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Disk to Disk Backup versus Tape - War or Truce?

Editor's intro:- Will disk to disk backup make tape backup obsolete?

That's a question that's been debated hotly here on StorageSearch.com for many years. At the extreme polarized ends of the argument are tape media makers like Sony, who in an article here made a case for the long term survival of tape, and at the other end of the argument are disk to disk supporters like StorageSearch whose editorial view has been that tape doesn't have a viable role the midsize market any more. In the middle of this argument are the moderates who say that maybe tape and D2d can co-exist. This article by Steve Gardner at Engenio takes the middle course line - and says why he thinks there's still a place for both. See if you agree.

(this classic article below was published here at this url in December 2004)

Disk to Disk Backup versus Tape - War or Truce?


by Steve Gardner
Director, Product Marketing Engenio
article by Engenio

Tape drives increasingly take 2nd place when it comes to backups.

Inexpensive ATA hard disk drives and new appliances are stirring up considerable interest in disk-to-disk backup technologies. However, only when both the hardware and software form a carefully tuned system, do customers reap the benefits of enhanced reliability and speed when making their backups, according to Steve Gardner, Product Manager at Engenio Information Technologies.

Although backup has not risen to become the star task among IT departments in the last couple of years, since September 11, 2001, its smooth functioning is, however, better appreciated. According to IDC in January 2004 the business issues surrounding data protection and disaster recovery are rapidly becoming the most important market drivers behind the growth in new storage capacity.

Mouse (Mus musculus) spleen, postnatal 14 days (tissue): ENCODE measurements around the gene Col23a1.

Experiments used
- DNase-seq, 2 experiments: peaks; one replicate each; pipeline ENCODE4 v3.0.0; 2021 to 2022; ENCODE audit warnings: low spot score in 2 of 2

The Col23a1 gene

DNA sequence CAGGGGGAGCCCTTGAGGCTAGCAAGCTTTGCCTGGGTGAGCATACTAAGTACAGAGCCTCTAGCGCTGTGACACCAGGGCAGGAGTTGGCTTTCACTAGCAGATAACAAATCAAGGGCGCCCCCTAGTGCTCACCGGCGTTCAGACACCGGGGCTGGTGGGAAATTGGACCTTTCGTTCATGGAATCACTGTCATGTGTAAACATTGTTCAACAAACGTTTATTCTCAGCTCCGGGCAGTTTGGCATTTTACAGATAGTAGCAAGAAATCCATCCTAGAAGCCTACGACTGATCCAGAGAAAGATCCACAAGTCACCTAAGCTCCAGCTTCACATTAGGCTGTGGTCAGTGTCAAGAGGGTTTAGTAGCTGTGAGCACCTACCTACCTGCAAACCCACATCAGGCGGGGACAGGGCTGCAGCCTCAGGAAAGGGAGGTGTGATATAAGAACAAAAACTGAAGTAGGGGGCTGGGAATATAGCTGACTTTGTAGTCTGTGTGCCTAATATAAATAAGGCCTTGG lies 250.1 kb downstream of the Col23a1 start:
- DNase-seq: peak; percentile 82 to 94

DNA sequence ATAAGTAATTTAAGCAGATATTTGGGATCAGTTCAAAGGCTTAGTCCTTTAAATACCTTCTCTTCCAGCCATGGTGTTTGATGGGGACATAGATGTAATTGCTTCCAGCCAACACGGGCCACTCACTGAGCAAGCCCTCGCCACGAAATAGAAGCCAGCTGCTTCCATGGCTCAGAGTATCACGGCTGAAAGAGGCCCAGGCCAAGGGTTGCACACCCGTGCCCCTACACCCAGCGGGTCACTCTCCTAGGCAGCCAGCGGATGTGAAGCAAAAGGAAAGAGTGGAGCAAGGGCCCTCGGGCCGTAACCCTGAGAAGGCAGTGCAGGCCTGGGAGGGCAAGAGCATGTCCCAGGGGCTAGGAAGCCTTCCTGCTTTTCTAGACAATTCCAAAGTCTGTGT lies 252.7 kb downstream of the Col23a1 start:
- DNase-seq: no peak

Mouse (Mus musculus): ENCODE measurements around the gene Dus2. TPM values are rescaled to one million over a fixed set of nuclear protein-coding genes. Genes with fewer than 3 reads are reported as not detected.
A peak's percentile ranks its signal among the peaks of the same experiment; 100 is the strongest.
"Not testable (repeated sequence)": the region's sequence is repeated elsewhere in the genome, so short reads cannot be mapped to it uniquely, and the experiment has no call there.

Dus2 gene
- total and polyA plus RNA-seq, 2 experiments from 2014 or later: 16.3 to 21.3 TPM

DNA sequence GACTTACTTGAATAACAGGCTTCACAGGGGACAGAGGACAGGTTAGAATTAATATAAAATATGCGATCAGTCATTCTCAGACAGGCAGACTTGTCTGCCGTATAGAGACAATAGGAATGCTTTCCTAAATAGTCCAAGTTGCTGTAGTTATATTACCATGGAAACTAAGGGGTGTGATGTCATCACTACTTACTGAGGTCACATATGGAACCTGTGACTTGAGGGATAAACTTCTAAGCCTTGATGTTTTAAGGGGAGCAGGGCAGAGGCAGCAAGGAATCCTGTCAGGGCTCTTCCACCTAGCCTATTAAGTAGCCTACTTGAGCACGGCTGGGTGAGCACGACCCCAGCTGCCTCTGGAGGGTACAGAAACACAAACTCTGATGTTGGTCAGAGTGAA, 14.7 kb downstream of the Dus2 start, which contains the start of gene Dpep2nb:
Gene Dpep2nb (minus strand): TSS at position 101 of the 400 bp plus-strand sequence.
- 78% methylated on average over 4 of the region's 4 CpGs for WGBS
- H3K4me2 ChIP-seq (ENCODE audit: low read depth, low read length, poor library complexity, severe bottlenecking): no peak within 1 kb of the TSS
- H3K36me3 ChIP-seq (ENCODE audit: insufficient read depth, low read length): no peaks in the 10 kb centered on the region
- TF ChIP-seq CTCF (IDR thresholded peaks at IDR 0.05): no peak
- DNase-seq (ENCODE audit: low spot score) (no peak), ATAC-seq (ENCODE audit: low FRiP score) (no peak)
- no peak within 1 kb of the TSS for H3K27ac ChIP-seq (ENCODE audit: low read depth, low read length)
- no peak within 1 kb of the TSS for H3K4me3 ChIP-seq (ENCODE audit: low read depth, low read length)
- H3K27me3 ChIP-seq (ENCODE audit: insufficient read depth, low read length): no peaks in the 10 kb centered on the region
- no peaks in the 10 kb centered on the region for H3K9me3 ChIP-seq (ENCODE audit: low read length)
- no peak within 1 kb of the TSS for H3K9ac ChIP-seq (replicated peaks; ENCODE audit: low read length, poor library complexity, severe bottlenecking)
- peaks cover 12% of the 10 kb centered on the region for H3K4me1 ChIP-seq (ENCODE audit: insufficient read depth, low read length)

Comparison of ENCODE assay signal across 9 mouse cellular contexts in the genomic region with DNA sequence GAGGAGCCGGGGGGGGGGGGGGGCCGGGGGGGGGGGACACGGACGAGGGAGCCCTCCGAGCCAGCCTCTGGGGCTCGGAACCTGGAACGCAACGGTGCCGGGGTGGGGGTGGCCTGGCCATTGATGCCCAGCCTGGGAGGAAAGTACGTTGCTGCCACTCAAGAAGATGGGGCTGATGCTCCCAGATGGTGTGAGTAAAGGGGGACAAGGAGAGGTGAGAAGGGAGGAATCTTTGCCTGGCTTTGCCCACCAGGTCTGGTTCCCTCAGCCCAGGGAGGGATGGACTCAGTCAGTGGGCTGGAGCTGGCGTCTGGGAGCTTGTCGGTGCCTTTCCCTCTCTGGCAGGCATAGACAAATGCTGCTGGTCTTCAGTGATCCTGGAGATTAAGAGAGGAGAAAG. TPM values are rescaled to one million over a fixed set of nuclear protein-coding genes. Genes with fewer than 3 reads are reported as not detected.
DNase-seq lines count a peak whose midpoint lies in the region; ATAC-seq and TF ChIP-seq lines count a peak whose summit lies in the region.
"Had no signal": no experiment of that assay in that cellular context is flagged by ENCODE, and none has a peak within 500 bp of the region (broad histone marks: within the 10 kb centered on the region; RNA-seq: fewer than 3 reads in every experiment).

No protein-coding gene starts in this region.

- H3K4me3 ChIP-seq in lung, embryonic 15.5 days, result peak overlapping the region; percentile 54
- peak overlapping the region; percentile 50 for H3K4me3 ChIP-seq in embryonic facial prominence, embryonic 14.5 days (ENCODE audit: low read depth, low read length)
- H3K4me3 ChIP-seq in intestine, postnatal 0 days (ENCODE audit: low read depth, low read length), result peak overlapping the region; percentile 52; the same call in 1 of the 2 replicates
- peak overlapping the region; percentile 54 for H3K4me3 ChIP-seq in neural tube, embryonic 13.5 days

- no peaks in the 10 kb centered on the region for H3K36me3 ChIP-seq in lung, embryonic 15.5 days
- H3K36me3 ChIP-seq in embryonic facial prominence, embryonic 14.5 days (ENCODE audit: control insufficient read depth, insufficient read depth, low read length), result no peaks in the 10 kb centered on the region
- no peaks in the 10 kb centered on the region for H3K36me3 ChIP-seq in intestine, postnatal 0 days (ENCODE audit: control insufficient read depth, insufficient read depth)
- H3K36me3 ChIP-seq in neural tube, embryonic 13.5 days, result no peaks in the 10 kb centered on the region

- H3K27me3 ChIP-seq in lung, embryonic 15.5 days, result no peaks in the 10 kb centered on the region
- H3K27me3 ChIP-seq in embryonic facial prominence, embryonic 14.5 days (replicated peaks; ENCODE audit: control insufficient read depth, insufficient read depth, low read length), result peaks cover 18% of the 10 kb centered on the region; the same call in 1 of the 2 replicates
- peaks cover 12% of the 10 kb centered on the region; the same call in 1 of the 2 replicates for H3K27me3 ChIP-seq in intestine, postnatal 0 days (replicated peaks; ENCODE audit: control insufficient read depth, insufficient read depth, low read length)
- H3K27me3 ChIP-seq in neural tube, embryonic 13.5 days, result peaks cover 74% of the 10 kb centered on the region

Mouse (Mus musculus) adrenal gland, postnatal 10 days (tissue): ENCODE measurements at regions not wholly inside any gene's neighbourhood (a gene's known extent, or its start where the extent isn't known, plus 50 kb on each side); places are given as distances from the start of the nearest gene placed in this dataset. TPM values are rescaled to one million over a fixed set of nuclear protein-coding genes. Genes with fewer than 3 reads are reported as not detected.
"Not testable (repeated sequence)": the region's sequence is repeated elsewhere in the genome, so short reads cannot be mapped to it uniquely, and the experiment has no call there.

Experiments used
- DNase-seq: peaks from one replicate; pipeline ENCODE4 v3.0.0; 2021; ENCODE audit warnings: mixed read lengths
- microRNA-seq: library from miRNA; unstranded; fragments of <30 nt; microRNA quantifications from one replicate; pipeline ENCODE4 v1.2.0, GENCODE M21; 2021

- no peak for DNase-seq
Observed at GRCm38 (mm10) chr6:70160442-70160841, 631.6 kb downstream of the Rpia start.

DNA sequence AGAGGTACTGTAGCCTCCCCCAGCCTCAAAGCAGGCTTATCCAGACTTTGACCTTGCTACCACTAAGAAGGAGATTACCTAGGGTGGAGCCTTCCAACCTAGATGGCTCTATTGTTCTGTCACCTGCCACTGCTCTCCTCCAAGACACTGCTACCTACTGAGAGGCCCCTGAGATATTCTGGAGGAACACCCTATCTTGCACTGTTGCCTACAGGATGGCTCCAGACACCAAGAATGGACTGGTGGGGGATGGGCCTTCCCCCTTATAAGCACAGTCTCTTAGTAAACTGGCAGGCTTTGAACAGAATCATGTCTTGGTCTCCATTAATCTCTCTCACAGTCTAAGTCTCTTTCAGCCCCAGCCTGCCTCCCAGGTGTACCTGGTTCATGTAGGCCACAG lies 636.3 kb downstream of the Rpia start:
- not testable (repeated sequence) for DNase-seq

Despite the fact that many CIOs continue to regard the task of creating backups as a nuisance and leave its running and implementation to the corresponding specialist departments, the role of backups has transcended from pure disaster prevention to become an integral part of the information management process within companies. What is more, an increasing number of providers of storage and backup solutions with ILM (Information Lifecycle Management) are appearing on the market. If backup is to be regarded as an integral part of the storage architecture, it must satisfy two requirements, namely that of responding flexibly to the demands of administrators and users and that of being able to be controlled centrally. It thus comes in very handy if backups are no longer carried out on tape media like an irrefutable law, but can integrate faster and more flexible storage media. Disk-to-disk backup is the name given to the latest trend in the backup sector, which is being propagated by analysts, manufacturers and users alike.

Disk as the first stage in the backup pyramid